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Unintentional Injuries in the Home

unintentional poisoning

“About 146,571 people died from unintentional injury-related deaths in 2015, according to Injury Facts 2017.”

The good news: with the proper safety precautions and awareness of the hazards, these types of deaths and injuries are preventable.


Know Injury-Related Facts

 

The National Safety Council (NSC) publishes the annual statistical compendium on unintentional injuries and deaths. Injury Facts 2017 Edition is the go-to source for injury an death statistics.

Our knowledgeable staff is available at (877) 284-6600.


Top 7 Causes of Unintentional Injury and Death in the Home

Poisoning is the leading cause of unintentional-injury-related deaths. Poison control centers receive about 2.2 million calls from people every year looking for medical assistance. Poisoning typically happens accidentally, sometimes intentionally, and may be caused from taking too much of a drug or the wrong one, ingesting chemicals or being exposed to gases or chemicals.

Prescription drugs top the list when it comes to poisoning-related injuries and deaths, specifically opioid pain medications. Other poisons include things such as:

  • Radon gas and carbon monoxide
  • Lead poisoning
  • Household cleaners and pesticides

Motor vehicle crashes are the second leading cause of unintentional-injury-related deaths due to:

“Every day, about 100 people die in crashes and more than 1,000 suffer life-changing injuries.”

Falls are the third leading cause for all age groups; however, it is the number one cause for those age 65 and older. According to the Centers for Disease Control and Prevention:

  • One in three older adults falls every year.
  • About 2.5 million nonfatal falls were treated in emergency departments in 2013.
  • More than 250,000 hip fractures are reported every year and 95% of those are from falls.

Choking and suffocation comes up next and is typically caused from choking on food or other objects. However, mechanical suffocation is the number one cause of death for infants.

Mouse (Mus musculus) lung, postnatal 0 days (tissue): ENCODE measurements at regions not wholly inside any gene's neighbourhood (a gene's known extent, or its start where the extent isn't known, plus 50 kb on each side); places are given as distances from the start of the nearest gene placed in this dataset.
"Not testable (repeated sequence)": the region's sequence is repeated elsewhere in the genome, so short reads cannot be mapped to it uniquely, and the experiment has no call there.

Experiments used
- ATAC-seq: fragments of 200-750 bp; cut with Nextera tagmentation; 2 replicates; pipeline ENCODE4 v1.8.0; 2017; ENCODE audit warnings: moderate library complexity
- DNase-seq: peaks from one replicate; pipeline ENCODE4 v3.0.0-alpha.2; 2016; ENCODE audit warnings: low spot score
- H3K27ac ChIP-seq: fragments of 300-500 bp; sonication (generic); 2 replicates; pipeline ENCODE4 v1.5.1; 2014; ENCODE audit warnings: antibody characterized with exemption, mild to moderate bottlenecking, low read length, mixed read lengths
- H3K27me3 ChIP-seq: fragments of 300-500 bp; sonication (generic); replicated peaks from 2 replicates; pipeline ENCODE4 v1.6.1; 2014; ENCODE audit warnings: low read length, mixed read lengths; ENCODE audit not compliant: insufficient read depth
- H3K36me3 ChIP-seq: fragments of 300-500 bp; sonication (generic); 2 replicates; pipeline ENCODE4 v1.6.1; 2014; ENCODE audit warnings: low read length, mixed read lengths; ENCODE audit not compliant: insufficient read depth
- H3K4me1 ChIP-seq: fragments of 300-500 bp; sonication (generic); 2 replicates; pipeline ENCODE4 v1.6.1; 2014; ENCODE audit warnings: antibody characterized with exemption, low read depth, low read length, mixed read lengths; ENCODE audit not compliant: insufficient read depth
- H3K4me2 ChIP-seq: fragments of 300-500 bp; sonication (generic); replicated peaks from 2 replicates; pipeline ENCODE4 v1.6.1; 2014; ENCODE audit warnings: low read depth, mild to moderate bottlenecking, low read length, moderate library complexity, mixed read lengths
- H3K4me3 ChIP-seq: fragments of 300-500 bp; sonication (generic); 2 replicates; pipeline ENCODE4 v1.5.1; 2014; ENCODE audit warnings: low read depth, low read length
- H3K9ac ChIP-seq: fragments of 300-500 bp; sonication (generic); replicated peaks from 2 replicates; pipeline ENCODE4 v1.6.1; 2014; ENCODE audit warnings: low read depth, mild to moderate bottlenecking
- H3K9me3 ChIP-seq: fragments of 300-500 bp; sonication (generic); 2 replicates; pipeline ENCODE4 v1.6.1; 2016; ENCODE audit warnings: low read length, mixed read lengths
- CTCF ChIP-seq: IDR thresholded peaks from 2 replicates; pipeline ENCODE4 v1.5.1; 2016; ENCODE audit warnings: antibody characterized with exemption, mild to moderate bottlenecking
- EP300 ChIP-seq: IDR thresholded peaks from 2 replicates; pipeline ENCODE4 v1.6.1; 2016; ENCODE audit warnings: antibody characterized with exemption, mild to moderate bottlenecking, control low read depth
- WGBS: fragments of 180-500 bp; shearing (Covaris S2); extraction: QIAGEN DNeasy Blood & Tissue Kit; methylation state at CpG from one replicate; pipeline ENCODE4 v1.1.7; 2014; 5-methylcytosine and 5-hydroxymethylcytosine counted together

A good defense is knowing the proper way to do the Heimlich Maneuver and/or CPR.

Drowning is the fifth leading cause for all ages, but it is the number one cause of death for children ages one to four. A few tips include:

  • Always watch children when bathing, swimming or around any water.
  • Empty all buckets, bathtubs and kiddie pools of water immediately after use. They are best stored upside down and out of reach.
  • Keep a phone and life preserver near the pool in case of emergency.
  • Always swim with a buddy.
  • Swim in designated areas with lifeguards.

Fires and burns come in sixth. About 2,646 deaths were caused by burns and injuries related to fire in 2015.

  • Have a home fire drill day on  a regular basis throughout the year.
  • Install smoke alarms and carbon monoxide alarms and check the batteries on a regular basis.
  • Learn how to use a fire extinguisher and have one where it can be easily located.
  • Keep children 3 feet away from anything hot.

Weather-related disasters rounds out the top seven, claiming hundreds of lives every year. Make sure you are prepared for disasters such as floods and tornadoes.


Lifetime of Risk Infographic

Download the Lifetime of Risk pdf
National Safety Month
Provided by the National Safety Council


Past results afford no guarantee of future results and each case is different and is judged on its own merits.